High temperature TIG (tungsten inert gas) welding processes have been developed to overcome the centerline cracking problem associated with single-crystal superalloy joints formed by high energy beam welding. However, joint thickness and dimensions are limited by TIG processes, and their use is limited by the requirement for restrictive control of temperature, atmosphere and process parameters in order to produce a uniform grain structure for acceptable fatigue properties. Even then, there is the risk of excessive distortion and heat-affected zone (HAZ) cracking.
In U.S. Pat. No. 6,489,583 to Feng et al., EB welding is used in combination with a superalloy shim to form weld joints in single-crystal superalloys. Using a narrow range of welding conditions, the welding process disclosed by Feng et al. is able to avoid the formation of centerline cracks encountered by previous high energy beam welding processes. However, the high energy beam welding process disclosed by Feng et al. has not eliminated the development of root cracks where both components being welded are single-crystal superalloys, and particularly where the superalloys contain relatively high levels of refractory elements, as in the case of René N5.
In view of the difficulties discussed above, single-crystal superalloy assemblies have most often been formed from superalloys that are less prone to cracking, or assembled with fasteners or by brazing. However, the use of fasteners requires flanges and brazing typically requires a large interface (faying surface), both of which result in increased weight. Therefore, it would be desirable if a welding process existed for joining single-crystal nickel-base superalloys, particularly those containing 10 weight percent or more of refractory metals, and which was capable of producing a crack-free joint that exhibits improved fatigue life at high temperatures and strains.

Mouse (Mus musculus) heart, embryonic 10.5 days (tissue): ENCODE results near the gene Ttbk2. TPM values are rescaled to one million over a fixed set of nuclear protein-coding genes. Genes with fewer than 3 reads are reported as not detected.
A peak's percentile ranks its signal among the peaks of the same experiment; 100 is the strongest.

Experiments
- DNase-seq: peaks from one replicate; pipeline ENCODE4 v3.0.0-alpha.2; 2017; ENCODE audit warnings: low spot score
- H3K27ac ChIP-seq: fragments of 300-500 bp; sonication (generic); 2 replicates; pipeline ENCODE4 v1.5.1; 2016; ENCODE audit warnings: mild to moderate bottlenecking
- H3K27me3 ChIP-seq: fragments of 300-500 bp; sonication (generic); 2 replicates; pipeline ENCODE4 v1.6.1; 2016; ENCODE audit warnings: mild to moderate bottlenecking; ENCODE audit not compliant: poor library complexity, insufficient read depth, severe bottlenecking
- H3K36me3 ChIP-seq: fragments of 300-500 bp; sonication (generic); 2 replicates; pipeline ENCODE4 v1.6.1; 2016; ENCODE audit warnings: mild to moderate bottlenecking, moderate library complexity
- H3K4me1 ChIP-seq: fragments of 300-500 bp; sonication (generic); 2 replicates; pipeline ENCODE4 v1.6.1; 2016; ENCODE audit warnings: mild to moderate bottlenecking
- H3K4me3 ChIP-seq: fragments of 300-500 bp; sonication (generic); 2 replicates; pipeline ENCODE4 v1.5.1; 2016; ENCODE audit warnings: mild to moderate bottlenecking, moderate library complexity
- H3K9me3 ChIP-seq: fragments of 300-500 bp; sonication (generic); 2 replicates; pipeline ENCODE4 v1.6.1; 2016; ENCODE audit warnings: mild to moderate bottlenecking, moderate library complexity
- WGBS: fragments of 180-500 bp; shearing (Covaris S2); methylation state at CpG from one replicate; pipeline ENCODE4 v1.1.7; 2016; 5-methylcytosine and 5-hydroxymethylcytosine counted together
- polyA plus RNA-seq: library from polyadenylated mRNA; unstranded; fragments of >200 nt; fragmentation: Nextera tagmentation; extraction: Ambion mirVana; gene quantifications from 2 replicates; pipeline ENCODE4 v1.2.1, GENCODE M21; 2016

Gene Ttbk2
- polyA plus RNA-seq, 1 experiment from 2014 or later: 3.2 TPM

The present invention generally provides a method for welding components formed of nickel-base superalloys, particularly single-crystal superalloys containing 10 weight percent or more of refractory metals, and to the resulting welded assemblies. The method of this invention reduces the incidence of cracking through the use of a high energy beam welding process that makes use of a shim and particular welding parameters to develop a defect-free joint that exhibits improved fatigue life at high temperatures and high strain ranges.
The method of this invention involves high energy beam welding single-crystal nickel-base superalloy articles, with the above-noted shim placed in a gap between the articles so that the shim contacts the faying surfaces of the articles. A backing strip may be present that contacts both articles and bridges the gap between the articles. According to one aspect of the invention, the shim may be formed of a nickel-base superalloy that is more ductile than the nickel-base superalloys of the articles. The articles are welded together using a high energy beam with a current pulse frequency of about 10 to 50 Hz and a travel speed of about 0.85 to about 1.5 cm/s. The high energy beam causes the shim and portions of the articles contacting the shim to melt, and the superalloys of the shim and articles to mix. According to the invention, the frequency and speed parameters of the welding process cause the resulting weld joint to form multiple roots that extend into the backing strip (if present).